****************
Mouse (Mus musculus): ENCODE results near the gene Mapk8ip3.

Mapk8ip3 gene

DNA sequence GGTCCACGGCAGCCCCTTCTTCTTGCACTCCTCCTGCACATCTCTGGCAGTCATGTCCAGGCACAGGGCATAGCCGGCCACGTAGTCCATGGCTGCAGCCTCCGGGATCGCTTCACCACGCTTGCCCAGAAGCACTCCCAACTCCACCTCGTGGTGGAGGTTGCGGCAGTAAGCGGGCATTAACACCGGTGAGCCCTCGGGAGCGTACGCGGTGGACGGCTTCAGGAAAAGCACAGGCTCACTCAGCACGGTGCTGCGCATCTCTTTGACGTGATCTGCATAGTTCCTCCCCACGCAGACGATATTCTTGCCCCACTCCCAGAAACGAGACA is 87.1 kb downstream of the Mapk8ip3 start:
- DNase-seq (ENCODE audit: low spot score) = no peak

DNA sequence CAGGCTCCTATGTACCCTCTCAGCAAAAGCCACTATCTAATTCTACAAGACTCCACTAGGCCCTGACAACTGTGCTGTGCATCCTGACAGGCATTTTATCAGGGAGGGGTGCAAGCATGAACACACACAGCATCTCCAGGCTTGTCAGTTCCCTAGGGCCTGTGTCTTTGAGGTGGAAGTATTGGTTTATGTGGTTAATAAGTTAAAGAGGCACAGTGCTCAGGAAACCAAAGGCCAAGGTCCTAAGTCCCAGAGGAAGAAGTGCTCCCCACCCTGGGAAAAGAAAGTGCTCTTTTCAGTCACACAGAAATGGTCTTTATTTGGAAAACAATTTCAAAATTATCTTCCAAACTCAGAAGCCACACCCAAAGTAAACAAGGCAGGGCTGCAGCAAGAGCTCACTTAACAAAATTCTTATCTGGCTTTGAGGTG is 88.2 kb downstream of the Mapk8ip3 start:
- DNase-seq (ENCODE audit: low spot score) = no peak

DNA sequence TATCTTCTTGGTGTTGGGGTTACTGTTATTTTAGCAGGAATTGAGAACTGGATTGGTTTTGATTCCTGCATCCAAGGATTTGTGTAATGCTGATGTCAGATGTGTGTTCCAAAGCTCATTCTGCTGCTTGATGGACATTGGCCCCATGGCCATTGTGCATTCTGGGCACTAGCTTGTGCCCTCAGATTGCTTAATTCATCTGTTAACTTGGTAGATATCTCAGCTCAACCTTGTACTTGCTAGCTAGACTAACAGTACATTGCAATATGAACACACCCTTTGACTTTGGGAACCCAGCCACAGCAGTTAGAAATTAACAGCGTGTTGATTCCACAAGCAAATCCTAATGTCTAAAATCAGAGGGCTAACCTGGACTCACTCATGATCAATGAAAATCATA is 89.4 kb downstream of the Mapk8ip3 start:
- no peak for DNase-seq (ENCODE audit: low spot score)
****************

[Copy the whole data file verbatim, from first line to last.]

Mouse (Mus musculus): ENCODE results near the gene Mapk8ip3.

Mapk8ip3 gene

DNA sequence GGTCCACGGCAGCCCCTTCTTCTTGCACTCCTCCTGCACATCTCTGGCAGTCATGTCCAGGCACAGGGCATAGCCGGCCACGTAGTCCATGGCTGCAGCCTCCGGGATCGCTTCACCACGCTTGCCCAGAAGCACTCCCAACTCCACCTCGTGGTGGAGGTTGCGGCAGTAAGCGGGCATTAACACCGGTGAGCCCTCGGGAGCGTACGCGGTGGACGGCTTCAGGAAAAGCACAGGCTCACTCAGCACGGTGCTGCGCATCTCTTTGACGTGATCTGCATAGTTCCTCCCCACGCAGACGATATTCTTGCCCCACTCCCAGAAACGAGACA is 87.1 kb downstream of the Mapk8ip3 start:
- DNase-seq (ENCODE audit: low spot score) = no peak

DNA sequence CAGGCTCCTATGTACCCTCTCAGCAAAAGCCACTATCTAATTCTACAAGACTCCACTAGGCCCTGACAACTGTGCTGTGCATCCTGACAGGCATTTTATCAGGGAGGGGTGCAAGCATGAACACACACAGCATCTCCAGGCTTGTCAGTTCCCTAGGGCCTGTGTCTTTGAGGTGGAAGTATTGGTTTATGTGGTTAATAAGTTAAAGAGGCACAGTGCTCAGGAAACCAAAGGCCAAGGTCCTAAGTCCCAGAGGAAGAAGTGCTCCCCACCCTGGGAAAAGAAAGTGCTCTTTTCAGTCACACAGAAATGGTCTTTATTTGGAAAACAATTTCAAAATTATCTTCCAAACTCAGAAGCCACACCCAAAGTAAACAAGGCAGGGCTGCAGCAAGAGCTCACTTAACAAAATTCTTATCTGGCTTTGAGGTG is 88.2 kb downstream of the Mapk8ip3 start:
- DNase-seq (ENCODE audit: low spot score) = no peak

DNA sequence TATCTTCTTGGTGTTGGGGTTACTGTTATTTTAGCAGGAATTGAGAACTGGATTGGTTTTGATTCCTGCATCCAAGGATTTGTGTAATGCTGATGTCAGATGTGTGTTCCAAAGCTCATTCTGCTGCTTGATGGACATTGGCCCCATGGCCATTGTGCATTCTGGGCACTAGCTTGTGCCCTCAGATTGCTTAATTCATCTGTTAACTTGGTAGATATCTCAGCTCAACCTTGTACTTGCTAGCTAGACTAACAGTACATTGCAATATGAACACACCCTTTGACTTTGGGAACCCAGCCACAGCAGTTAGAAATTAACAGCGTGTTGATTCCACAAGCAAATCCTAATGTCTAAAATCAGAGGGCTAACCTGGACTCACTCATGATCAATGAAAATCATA is 89.4 kb downstream of the Mapk8ip3 start:
- no peak for DNase-seq (ENCODE audit: low spot score)